Early this year, the Loulé Tax and Administrative Court granted a preliminary injunction in favor of two parents of high school students in Aljezur.
One of them filed a preliminary injunction to try and ensure their two children could return to classes this week without the requirement to wear masks.
The bid presented dozens of peer-reviewed studies showing that wearing masks does not stop viral transmission.
It also referred the court to studies on the negative effects of wearing masks on children’s mental and physical health.
When the injunction was granted, other parents who had been too worried to “come on board” for fear of reprisals began to take an interest.
A movement began to stir.
Early in the morning of Monday January 10th – hours before the school gates opened – the parents who won the injunction received an email from the Ministry of Education, in the form of a “reasoned resolution” (resolução fundamentada).
This reasoned resolution essentially suspended the power of the injunction, citing public interest.
It was completely unscientific. In a nutshell, the ministry said it was concerned that other parents at the school might be afraid if certain children attended unmasked; they might feel that their own children would be at greater risk.
The lawyer who brought the case has since travelled down to Aljezur to meet with what is now a sizable movement of parents.
He told The Resident he expects a response from Loulé court within ‘two to three weeks’ – and hopes it will be in favor of the parents. The judge agreed with their evidence the first time – and the Ministry of Education did not refute it: it simply suggested that “other people might get upset”…
The Lisbon-based lawyer has been representing parents and others who have questioned the legality of various measures since the beginning of the pandemic.
Specialising in administrative and constitutional law, he explains the measures, particularly in terms of masks “are recommendations and not obligations. There is no legal basis for imposing them on others – and we are not in the grip of a pandemic in which large numbers of people are dying. There is no health emergency right now. Continuing to insist that children learn and spend so many hours of the day wearing masks is beyond reasonable.”
“It was very good to see the decision of the Loulé administrative and fiscal court. It corresponds with decisions made by courts in Lisbon”, he told us.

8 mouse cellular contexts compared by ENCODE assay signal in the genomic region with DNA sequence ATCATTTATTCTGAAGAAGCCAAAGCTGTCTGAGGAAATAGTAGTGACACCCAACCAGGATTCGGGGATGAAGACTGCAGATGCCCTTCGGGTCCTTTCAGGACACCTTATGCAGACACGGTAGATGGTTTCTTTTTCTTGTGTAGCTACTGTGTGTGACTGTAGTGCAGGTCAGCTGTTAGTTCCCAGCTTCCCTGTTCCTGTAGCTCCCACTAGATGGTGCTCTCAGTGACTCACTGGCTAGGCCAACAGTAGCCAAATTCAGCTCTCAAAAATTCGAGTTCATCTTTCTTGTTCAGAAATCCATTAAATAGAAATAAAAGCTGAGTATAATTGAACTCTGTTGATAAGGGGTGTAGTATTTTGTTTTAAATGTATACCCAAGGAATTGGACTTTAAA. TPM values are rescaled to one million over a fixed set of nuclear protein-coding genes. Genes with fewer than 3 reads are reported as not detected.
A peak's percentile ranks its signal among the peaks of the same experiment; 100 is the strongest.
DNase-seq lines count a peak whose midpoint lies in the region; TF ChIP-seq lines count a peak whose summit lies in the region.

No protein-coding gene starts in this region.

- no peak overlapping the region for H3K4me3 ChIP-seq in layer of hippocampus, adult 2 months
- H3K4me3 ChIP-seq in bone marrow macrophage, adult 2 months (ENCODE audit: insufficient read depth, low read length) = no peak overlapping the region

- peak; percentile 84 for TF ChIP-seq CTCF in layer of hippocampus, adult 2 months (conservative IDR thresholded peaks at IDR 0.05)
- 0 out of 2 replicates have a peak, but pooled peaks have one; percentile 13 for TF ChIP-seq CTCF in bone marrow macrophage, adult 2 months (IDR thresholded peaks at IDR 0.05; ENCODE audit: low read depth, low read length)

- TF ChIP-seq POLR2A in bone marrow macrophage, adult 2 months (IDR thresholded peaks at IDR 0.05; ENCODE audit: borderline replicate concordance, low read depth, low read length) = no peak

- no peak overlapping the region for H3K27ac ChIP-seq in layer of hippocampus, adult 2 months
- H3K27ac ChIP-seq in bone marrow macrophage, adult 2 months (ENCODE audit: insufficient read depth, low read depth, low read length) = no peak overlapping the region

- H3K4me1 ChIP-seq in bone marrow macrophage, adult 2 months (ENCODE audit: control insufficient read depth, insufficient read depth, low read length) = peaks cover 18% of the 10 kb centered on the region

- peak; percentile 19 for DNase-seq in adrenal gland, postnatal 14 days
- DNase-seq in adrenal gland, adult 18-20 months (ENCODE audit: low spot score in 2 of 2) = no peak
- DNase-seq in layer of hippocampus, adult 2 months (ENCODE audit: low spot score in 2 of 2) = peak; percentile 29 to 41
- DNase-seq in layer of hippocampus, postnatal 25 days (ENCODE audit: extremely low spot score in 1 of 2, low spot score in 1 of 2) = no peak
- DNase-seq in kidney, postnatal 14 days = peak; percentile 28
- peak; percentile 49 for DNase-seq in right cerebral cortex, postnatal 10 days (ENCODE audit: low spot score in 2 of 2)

In Lisbon, several parents have taken precautionary measures in defense of their childrens’ rights to go to school unmasked – and these children are now doing so.
We don’t tend to read about these system challenges in the press, but they are happening all the time.
The lawyer, who has no interest in becoming a public figure, is fully occupied by what he calls cases of “abuse of power of public office”, whether they occur in schools or elsewhere.
Clients are taking private actions… and winning.
They are not ‘conspiracy theorists’, he insists. These are serious people who are making their own decisions, in this case, in the interests of their children.
A Portuguese national himself, the lawyer says: “it helps that this injunction in Aljezur was filed by a foreign citizen. The Portuguese mentality can be a little too closed. People accept too much. Foreigners are more open-minded; they can be braver. In this case, it started with foreigners and now the Portuguese parents have become involved. I can only see it growing.”
For now, the parents (of children aged 11 and 12) have to wait for the Loulé Court to respond to the lawyer’s response to the ‘resolução fundamentada’.
They are determined. They won’t take no for an answer. Indeed, the decision to take legal action only came after “many email discussions with the Aljezur school principal”.
This stand – in a rural backwater of the Algarve – is an illustration of the well-known quote attributed to American cultural anthropologist Margaret Mead: Never doubt that a small group of thoughtful, committed citizens can change the world; in fact, it is the only thing that ever has.